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Why musical genius comes easier to early starters
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Why musical genius comes easier to early starters

Good news for pushy parents. If you want your child to excel musically, you now have better justification for starting their lessons early. New evidence comes from brain scans of 36 highly skilled musicians, split equally between those who started lessons before and after the age of 7, but who had done a similar amount of training and practice.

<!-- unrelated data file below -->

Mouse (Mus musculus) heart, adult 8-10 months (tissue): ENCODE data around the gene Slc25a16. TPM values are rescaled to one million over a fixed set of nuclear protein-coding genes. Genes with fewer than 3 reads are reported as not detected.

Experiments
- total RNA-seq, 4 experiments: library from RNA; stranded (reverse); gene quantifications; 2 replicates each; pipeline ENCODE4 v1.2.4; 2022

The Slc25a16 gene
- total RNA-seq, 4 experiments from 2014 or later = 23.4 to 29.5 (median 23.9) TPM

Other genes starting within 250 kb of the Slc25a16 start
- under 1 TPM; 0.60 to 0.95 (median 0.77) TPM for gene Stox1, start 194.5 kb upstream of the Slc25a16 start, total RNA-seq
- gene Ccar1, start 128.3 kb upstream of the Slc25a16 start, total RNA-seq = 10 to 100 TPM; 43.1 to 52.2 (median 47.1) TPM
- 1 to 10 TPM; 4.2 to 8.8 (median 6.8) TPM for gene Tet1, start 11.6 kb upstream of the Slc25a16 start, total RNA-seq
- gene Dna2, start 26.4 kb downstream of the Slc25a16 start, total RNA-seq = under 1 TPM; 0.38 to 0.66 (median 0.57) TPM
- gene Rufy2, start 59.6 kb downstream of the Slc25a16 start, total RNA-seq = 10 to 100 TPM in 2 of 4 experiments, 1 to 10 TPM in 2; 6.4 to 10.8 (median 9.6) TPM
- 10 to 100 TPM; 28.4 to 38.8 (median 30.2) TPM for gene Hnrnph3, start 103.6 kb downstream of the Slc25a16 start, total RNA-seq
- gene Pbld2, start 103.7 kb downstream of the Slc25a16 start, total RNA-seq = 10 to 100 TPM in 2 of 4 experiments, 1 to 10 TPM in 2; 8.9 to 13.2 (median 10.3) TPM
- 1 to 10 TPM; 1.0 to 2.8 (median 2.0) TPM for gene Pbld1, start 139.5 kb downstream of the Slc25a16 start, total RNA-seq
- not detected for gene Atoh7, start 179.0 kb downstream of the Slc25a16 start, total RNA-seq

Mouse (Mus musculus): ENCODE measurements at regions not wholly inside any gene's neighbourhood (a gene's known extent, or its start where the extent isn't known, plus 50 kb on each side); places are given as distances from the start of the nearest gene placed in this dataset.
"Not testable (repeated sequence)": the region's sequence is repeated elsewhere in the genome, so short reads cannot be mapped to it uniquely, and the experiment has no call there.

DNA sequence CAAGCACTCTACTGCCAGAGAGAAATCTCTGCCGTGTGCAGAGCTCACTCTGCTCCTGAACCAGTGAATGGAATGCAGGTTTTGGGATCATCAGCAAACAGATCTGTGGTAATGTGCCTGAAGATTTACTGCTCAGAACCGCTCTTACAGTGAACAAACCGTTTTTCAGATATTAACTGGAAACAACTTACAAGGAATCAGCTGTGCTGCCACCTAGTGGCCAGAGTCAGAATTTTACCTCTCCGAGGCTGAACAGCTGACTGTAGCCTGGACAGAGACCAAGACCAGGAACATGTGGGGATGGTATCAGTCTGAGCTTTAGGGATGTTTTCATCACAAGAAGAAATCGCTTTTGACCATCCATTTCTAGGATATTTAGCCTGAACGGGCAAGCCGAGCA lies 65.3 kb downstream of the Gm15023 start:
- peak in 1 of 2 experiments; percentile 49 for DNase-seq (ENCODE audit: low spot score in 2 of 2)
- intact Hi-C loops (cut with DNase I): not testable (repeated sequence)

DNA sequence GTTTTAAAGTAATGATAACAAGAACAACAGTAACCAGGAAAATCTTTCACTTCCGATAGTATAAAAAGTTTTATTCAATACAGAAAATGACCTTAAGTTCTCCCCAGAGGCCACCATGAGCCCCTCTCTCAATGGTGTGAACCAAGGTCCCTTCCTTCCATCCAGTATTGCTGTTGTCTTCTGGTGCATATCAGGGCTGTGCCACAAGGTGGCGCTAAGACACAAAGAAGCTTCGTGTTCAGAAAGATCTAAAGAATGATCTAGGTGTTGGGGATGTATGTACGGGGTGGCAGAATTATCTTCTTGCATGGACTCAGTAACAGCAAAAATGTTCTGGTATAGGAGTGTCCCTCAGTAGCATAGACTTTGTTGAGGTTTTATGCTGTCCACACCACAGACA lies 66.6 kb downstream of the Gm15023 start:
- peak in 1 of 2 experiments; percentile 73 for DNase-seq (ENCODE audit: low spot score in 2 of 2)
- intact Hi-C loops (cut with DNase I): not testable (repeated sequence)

MRI scans revealed that the white matterSpeaker in the corpus callosum – the brain region that links the two hemispheres – had more extensive wiring and connectivity in the early starters. The wiring of the late starters was not much different from that of non-musician control participants. This makes sense as the corpus callosum aids speed and synchronisation in tasks involving both hands, such as playing musical instruments.

"I think we've provided real evidence for something that musicians and teachers have suspected for a long time, that early training can produce long-lasting effects on performance and the brain," says Christopher Steele of the Max Planck Institute for Human Cognitive and Brain Sciences in Leipzig, Germany, and head of the team.

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